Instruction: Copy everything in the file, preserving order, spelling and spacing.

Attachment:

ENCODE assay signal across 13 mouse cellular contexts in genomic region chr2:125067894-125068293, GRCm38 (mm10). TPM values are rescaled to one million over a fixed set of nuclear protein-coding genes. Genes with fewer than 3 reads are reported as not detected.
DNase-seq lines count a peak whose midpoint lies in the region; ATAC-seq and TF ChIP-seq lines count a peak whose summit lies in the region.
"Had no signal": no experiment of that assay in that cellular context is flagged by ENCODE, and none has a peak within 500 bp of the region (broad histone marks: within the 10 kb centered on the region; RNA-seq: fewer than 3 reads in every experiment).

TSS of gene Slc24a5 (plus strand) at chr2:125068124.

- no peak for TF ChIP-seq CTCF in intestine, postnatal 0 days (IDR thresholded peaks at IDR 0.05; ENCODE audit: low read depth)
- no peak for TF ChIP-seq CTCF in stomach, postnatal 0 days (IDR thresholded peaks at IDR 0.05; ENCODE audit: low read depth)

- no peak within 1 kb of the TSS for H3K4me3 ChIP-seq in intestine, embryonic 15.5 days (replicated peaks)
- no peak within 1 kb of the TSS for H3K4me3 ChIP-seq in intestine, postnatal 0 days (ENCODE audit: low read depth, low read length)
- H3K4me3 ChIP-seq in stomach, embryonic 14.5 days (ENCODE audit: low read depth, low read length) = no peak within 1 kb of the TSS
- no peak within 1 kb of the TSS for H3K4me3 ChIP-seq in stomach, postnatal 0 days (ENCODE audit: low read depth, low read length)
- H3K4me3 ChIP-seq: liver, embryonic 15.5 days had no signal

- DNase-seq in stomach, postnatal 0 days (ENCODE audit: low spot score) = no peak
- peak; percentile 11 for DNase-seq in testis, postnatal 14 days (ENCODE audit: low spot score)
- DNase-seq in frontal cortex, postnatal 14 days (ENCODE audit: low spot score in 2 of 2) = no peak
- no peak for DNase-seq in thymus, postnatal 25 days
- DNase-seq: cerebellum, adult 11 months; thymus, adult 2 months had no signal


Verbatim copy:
ENCODE assay signal across 13 mouse cellular contexts in genomic region chr2:125067894-125068293, GRCm38 (mm10). TPM values are rescaled to one million over a fixed set of nuclear protein-coding genes. Genes with fewer than 3 reads are reported as not detected.
DNase-seq lines count a peak whose midpoint lies in the region; ATAC-seq and TF ChIP-seq lines count a peak whose summit lies in the region.
"Had no signal": no experiment of that assay in that cellular context is flagged by ENCODE, and none has a peak within 500 bp of the region (broad histone marks: within the 10 kb centered on the region; RNA-seq: fewer than 3 reads in every experiment).

TSS of gene Slc24a5 (plus strand) at chr2:125068124.

- no peak for TF ChIP-seq CTCF in intestine, postnatal 0 days (IDR thresholded peaks at IDR 0.05; ENCODE audit: low read depth)
- no peak for TF ChIP-seq CTCF in stomach, postnatal 0 days (IDR thresholded peaks at IDR 0.05; ENCODE audit: low read depth)

- no peak within 1 kb of the TSS for H3K4me3 ChIP-seq in intestine, embryonic 15.5 days (replicated peaks)
- no peak within 1 kb of the TSS for H3K4me3 ChIP-seq in intestine, postnatal 0 days (ENCODE audit: low read depth, low read length)
- H3K4me3 ChIP-seq in stomach, embryonic 14.5 days (ENCODE audit: low read depth, low read length) = no peak within 1 kb of the TSS
- no peak within 1 kb of the TSS for H3K4me3 ChIP-seq in stomach, postnatal 0 days (ENCODE audit: low read depth, low read length)
- H3K4me3 ChIP-seq: liver, embryonic 15.5 days had no signal

- DNase-seq in stomach, postnatal 0 days (ENCODE audit: low spot score) = no peak
- peak; percentile 11 for DNase-seq in testis, postnatal 14 days (ENCODE audit: low spot score)
- DNase-seq in frontal cortex, postnatal 14 days (ENCODE audit: low spot score in 2 of 2) = no peak
- no peak for DNase-seq in thymus, postnatal 25 days
- DNase-seq: cerebellum, adult 11 months; thymus, adult 2 months had no signal